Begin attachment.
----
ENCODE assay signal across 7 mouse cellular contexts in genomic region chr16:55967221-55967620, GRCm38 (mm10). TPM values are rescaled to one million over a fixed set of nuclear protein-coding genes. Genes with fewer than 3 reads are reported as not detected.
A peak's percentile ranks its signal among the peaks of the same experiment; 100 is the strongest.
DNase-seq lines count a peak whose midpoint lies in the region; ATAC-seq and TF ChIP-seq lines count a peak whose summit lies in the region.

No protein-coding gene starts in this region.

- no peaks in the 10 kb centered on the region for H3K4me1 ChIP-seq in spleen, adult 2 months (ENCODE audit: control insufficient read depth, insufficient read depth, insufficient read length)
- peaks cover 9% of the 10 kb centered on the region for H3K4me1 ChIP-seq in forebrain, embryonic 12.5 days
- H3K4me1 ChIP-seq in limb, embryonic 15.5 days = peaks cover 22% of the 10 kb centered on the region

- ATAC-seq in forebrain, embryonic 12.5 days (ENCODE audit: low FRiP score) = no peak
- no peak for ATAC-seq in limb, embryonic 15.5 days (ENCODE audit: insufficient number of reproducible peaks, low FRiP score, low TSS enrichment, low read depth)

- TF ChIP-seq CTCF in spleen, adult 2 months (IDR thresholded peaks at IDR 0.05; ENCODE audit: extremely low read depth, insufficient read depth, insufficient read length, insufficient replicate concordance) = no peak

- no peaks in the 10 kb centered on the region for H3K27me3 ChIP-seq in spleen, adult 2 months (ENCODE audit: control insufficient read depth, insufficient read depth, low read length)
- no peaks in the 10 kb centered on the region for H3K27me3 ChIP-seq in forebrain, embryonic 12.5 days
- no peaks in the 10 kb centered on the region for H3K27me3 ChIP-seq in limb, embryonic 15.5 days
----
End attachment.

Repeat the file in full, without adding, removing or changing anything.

ENCODE assay signal across 7 mouse cellular contexts in genomic region chr16:55967221-55967620, GRCm38 (mm10). TPM values are rescaled to one million over a fixed set of nuclear protein-coding genes. Genes with fewer than 3 reads are reported as not detected.
A peak's percentile ranks its signal among the peaks of the same experiment; 100 is the strongest.
DNase-seq lines count a peak whose midpoint lies in the region; ATAC-seq and TF ChIP-seq lines count a peak whose summit lies in the region.

No protein-coding gene starts in this region.

- no peaks in the 10 kb centered on the region for H3K4me1 ChIP-seq in spleen, adult 2 months (ENCODE audit: control insufficient read depth, insufficient read depth, insufficient read length)
- peaks cover 9% of the 10 kb centered on the region for H3K4me1 ChIP-seq in forebrain, embryonic 12.5 days
- H3K4me1 ChIP-seq in limb, embryonic 15.5 days = peaks cover 22% of the 10 kb centered on the region

- ATAC-seq in forebrain, embryonic 12.5 days (ENCODE audit: low FRiP score) = no peak
- no peak for ATAC-seq in limb, embryonic 15.5 days (ENCODE audit: insufficient number of reproducible peaks, low FRiP score, low TSS enrichment, low read depth)

- TF ChIP-seq CTCF in spleen, adult 2 months (IDR thresholded peaks at IDR 0.05; ENCODE audit: extremely low read depth, insufficient read depth, insufficient read length, insufficient replicate concordance) = no peak

- no peaks in the 10 kb centered on the region for H3K27me3 ChIP-seq in spleen, adult 2 months (ENCODE audit: control insufficient read depth, insufficient read depth, low read length)
- no peaks in the 10 kb centered on the region for H3K27me3 ChIP-seq in forebrain, embryonic 12.5 days
- no peaks in the 10 kb centered on the region for H3K27me3 ChIP-seq in limb, embryonic 15.5 days